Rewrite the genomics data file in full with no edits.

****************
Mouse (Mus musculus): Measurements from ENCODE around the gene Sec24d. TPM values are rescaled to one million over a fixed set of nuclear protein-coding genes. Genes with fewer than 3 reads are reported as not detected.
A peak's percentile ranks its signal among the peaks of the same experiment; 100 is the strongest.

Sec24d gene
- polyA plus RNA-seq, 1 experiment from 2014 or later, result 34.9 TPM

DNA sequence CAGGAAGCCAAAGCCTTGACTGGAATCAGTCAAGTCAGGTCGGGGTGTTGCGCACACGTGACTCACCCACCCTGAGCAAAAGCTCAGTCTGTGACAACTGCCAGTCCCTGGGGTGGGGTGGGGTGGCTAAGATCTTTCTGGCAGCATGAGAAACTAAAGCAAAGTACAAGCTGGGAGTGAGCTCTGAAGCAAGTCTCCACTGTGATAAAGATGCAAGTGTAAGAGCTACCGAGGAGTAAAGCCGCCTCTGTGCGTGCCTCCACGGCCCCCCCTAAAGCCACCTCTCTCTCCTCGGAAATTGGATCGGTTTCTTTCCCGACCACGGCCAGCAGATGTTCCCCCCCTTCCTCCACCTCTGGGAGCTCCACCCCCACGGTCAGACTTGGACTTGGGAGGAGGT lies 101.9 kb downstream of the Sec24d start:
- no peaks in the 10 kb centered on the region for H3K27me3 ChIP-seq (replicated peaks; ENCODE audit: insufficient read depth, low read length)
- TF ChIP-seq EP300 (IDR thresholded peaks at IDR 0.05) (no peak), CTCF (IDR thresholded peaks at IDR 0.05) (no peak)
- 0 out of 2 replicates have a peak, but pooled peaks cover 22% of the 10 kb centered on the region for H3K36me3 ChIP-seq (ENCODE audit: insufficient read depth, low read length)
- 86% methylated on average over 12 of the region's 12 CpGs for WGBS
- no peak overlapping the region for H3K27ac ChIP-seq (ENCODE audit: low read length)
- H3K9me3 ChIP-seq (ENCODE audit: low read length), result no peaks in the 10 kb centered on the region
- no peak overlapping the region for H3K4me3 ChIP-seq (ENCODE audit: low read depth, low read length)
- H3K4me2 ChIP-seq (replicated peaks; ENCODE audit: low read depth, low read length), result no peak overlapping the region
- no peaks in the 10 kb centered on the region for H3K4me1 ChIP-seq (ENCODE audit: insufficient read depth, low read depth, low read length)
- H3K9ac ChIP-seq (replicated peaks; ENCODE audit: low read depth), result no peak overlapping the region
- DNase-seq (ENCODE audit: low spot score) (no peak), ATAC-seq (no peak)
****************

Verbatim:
Mouse (Mus musculus): Measurements from ENCODE around the gene Sec24d. TPM values are rescaled to one million over a fixed set of nuclear protein-coding genes. Genes with fewer than 3 reads are reported as not detected.
A peak's percentile ranks its signal among the peaks of the same experiment; 100 is the strongest.

Sec24d gene
- polyA plus RNA-seq, 1 experiment from 2014 or later, result 34.9 TPM

DNA sequence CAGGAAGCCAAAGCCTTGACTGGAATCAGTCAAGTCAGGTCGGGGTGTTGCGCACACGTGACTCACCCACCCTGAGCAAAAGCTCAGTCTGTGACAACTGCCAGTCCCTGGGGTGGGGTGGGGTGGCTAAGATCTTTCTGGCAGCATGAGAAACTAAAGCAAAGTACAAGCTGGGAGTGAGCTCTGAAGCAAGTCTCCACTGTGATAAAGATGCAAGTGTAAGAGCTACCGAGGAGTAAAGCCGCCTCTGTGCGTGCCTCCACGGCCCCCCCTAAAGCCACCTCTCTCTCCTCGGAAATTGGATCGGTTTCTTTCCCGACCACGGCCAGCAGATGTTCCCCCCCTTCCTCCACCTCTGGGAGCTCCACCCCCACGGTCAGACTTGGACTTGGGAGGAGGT lies 101.9 kb downstream of the Sec24d start:
- no peaks in the 10 kb centered on the region for H3K27me3 ChIP-seq (replicated peaks; ENCODE audit: insufficient read depth, low read length)
- TF ChIP-seq EP300 (IDR thresholded peaks at IDR 0.05) (no peak), CTCF (IDR thresholded peaks at IDR 0.05) (no peak)
- 0 out of 2 replicates have a peak, but pooled peaks cover 22% of the 10 kb centered on the region for H3K36me3 ChIP-seq (ENCODE audit: insufficient read depth, low read length)
- 86% methylated on average over 12 of the region's 12 CpGs for WGBS
- no peak overlapping the region for H3K27ac ChIP-seq (ENCODE audit: low read length)
- H3K9me3 ChIP-seq (ENCODE audit: low read length), result no peaks in the 10 kb centered on the region
- no peak overlapping the region for H3K4me3 ChIP-seq (ENCODE audit: low read depth, low read length)
- H3K4me2 ChIP-seq (replicated peaks; ENCODE audit: low read depth, low read length), result no peak overlapping the region
- no peaks in the 10 kb centered on the region for H3K4me1 ChIP-seq (ENCODE audit: insufficient read depth, low read depth, low read length)
- H3K9ac ChIP-seq (replicated peaks; ENCODE audit: low read depth), result no peak overlapping the region
- DNase-seq (ENCODE audit: low spot score) (no peak), ATAC-seq (no peak)